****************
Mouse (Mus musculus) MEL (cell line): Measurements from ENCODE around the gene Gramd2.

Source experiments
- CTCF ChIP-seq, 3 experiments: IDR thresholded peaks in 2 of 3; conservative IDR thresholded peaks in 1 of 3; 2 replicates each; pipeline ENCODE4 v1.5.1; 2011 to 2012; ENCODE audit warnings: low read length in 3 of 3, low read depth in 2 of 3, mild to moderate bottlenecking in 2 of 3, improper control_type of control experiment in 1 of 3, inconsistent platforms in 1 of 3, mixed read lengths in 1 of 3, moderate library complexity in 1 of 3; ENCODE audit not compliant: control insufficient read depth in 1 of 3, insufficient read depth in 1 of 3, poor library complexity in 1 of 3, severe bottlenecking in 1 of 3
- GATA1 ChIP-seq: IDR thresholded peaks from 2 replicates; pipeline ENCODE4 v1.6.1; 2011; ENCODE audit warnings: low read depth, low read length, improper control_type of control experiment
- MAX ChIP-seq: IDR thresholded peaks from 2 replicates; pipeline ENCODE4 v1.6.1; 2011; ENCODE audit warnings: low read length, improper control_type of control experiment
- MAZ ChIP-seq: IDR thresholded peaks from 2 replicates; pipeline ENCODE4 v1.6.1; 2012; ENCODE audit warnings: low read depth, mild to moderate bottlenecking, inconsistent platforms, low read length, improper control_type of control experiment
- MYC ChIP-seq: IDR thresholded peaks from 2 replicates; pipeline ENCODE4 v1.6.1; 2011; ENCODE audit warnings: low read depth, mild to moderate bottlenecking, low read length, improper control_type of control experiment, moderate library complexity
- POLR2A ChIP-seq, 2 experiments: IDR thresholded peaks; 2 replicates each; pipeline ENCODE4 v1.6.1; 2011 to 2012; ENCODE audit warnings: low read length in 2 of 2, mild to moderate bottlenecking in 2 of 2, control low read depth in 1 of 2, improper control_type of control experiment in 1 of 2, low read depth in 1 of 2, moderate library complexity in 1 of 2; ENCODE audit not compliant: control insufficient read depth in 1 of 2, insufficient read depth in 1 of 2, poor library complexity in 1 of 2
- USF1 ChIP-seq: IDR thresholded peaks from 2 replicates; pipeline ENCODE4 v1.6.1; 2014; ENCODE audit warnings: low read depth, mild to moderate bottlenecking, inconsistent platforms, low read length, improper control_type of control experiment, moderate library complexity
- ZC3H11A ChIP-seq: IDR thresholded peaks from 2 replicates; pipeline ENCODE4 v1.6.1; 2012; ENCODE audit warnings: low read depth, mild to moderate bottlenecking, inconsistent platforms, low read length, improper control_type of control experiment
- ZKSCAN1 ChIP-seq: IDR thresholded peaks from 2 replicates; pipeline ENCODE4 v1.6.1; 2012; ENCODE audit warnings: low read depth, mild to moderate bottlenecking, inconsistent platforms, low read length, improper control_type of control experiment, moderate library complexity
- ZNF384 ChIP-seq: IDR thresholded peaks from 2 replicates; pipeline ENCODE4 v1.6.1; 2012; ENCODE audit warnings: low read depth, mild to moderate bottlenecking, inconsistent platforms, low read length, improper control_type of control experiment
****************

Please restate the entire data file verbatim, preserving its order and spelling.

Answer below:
Mouse (Mus musculus) MEL (cell line): Measurements from ENCODE around the gene Gramd2.

Source experiments
- CTCF ChIP-seq, 3 experiments: IDR thresholded peaks in 2 of 3; conservative IDR thresholded peaks in 1 of 3; 2 replicates each; pipeline ENCODE4 v1.5.1; 2011 to 2012; ENCODE audit warnings: low read length in 3 of 3, low read depth in 2 of 3, mild to moderate bottlenecking in 2 of 3, improper control_type of control experiment in 1 of 3, inconsistent platforms in 1 of 3, mixed read lengths in 1 of 3, moderate library complexity in 1 of 3; ENCODE audit not compliant: control insufficient read depth in 1 of 3, insufficient read depth in 1 of 3, poor library complexity in 1 of 3, severe bottlenecking in 1 of 3
- GATA1 ChIP-seq: IDR thresholded peaks from 2 replicates; pipeline ENCODE4 v1.6.1; 2011; ENCODE audit warnings: low read depth, low read length, improper control_type of control experiment
- MAX ChIP-seq: IDR thresholded peaks from 2 replicates; pipeline ENCODE4 v1.6.1; 2011; ENCODE audit warnings: low read length, improper control_type of control experiment
- MAZ ChIP-seq: IDR thresholded peaks from 2 replicates; pipeline ENCODE4 v1.6.1; 2012; ENCODE audit warnings: low read depth, mild to moderate bottlenecking, inconsistent platforms, low read length, improper control_type of control experiment
- MYC ChIP-seq: IDR thresholded peaks from 2 replicates; pipeline ENCODE4 v1.6.1; 2011; ENCODE audit warnings: low read depth, mild to moderate bottlenecking, low read length, improper control_type of control experiment, moderate library complexity
- POLR2A ChIP-seq, 2 experiments: IDR thresholded peaks; 2 replicates each; pipeline ENCODE4 v1.6.1; 2011 to 2012; ENCODE audit warnings: low read length in 2 of 2, mild to moderate bottlenecking in 2 of 2, control low read depth in 1 of 2, improper control_type of control experiment in 1 of 2, low read depth in 1 of 2, moderate library complexity in 1 of 2; ENCODE audit not compliant: control insufficient read depth in 1 of 2, insufficient read depth in 1 of 2, poor library complexity in 1 of 2
- USF1 ChIP-seq: IDR thresholded peaks from 2 replicates; pipeline ENCODE4 v1.6.1; 2014; ENCODE audit warnings: low read depth, mild to moderate bottlenecking, inconsistent platforms, low read length, improper control_type of control experiment, moderate library complexity
- ZC3H11A ChIP-seq: IDR thresholded peaks from 2 replicates; pipeline ENCODE4 v1.6.1; 2012; ENCODE audit warnings: low read depth, mild to moderate bottlenecking, inconsistent platforms, low read length, improper control_type of control experiment
- ZKSCAN1 ChIP-seq: IDR thresholded peaks from 2 replicates; pipeline ENCODE4 v1.6.1; 2012; ENCODE audit warnings: low read depth, mild to moderate bottlenecking, inconsistent platforms, low read length, improper control_type of control experiment, moderate library complexity
- ZNF384 ChIP-seq: IDR thresholded peaks from 2 replicates; pipeline ENCODE4 v1.6.1; 2012; ENCODE audit warnings: low read depth, mild to moderate bottlenecking, inconsistent platforms, low read length, improper control_type of control experiment